tive skills. When children begin their formal schooling, they soon adopt the cog-
nitive-verbal notion of intelligence represented by the school and begin to evaluate
themselves and their classmates on the basis of academic criteria (Droege and Stipek
1993; Räty et al. 1999). Thus academic success and the verbal-cognitive competencies
required and valued at school may well play a major role in pupils’ representations
of intelligence. This particular institutional representation not only defines the status
hierarchy of abilities in terms of school subjects (Goodson and Marsh 1996) but also
defines intelligence as an essentially differential attribute of the individual (Danziger
1990). The school’s differential routines, normative assessment in particular, effec-
tively teach the pupils what proper intelligence is and that everyone cannot be equally
intelligent (Rosenholtz and Simpson 1984).
As regards the role of the pupil’s gender in the formation of representations of
competence, it is part of our culturally predominant notion of intelligence that males
are expected to surpass females in the cognitive domain, whereas females are expected
to surpass males in the verbal-social domain. This ‘gender-splitting of rationality’, as
Walkerdine (1990) calls it, shows up in children’s ideas of intelligence, too. Research
on choices and preferences among school subjects and related self-evaluations has
shown that boys and girls acquire a gender-marked notion of abilities quite early on
(Eccles et al. 1991).
Räty and Snellman (1997) asked a group of Finnish elementary school pupils to
draw a picture of an intelligent and an ordinary person. For the boys, the prototype of an
intelligent person was unequivocally a male, usually an adult one. In comparison, the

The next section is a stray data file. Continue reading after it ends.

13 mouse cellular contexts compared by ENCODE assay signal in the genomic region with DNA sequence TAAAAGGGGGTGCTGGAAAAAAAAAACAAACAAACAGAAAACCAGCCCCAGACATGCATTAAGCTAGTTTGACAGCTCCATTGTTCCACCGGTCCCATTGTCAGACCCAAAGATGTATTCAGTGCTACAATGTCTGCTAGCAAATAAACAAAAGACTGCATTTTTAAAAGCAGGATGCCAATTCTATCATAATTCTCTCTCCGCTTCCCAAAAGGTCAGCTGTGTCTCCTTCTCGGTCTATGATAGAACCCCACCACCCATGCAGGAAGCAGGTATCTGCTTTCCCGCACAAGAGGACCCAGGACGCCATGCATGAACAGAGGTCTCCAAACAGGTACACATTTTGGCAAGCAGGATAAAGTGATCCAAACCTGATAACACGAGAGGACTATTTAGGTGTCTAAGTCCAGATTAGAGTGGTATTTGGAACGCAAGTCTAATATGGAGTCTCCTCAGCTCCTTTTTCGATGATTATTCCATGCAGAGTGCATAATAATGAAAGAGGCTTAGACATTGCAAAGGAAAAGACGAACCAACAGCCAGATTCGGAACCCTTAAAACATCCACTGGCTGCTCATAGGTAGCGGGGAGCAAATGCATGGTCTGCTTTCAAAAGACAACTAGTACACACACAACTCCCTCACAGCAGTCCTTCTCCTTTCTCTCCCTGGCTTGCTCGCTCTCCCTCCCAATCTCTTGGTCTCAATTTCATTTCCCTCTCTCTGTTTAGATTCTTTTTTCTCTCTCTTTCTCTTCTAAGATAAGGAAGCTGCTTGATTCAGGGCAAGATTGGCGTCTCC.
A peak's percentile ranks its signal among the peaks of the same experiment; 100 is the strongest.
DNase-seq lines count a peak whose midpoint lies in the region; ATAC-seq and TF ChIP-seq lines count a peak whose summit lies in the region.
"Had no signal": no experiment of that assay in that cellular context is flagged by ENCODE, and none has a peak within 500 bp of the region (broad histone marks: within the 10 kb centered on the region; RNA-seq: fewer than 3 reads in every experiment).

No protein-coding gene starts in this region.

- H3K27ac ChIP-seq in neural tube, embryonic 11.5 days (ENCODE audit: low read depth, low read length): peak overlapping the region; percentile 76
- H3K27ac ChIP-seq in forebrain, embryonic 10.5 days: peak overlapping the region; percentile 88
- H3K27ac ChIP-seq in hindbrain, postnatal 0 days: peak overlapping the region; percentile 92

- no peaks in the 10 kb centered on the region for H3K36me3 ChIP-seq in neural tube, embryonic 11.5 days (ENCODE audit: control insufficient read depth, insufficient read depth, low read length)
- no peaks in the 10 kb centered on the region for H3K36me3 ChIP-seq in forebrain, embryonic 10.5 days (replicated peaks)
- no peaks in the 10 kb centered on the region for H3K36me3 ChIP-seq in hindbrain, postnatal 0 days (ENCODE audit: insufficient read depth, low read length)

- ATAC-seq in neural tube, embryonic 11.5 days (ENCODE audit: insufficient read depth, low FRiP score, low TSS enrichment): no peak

girls pictured adults and children, males and females, more equally. In another study,
a group of primary-school children representing different grade levels were requested
to choose the best pupils of their respective classes in Finnish and mathematics (Räty
et al. 2004). In Finnish, the children favoured their own gender in their choices, while
in mathematics, the boys chose only boys from the second grade on, and the girls
started choosing mostly boys from the fourth grade on—despite the fact that boys and
girls do equally well in mathematics (Kupari 1996). Furthermore, mathematics is the
subject in which parents’ gender-bound expectations are the most in evidence, and

4 H. Räty et al.

this tendency shows a measure of cross-cultural generalizability, too (Lummins and

Stevenson 1990; Chamorro-Premuzic et al. 2009).
Accordingly, boys’ and girls’ views of intelligence may well develop in different
ways: girls’ views are formed in relation to a non-feminine, ‘other’ culture, whereas
boys’ views are formed in relation to their own masculine culture (Lloyd and Duveen
1992). As Francis and Skelton (2005) maintain, the powerful link between female
academic attainment and asexuality causes girls a particular tension between social
and academic success. According to Walkerdine (1990), academically successful girls
must identify with the Other, often at a cost to their femininity. This phenomenon is also
seen in the common-sense prototypes of adult intelligent females, who are expected
to show traditionally non-feminine assertive social skills (Räty and Snellman 1992).
In comparison, the prototype of the intelligent adult male turned out to be a professor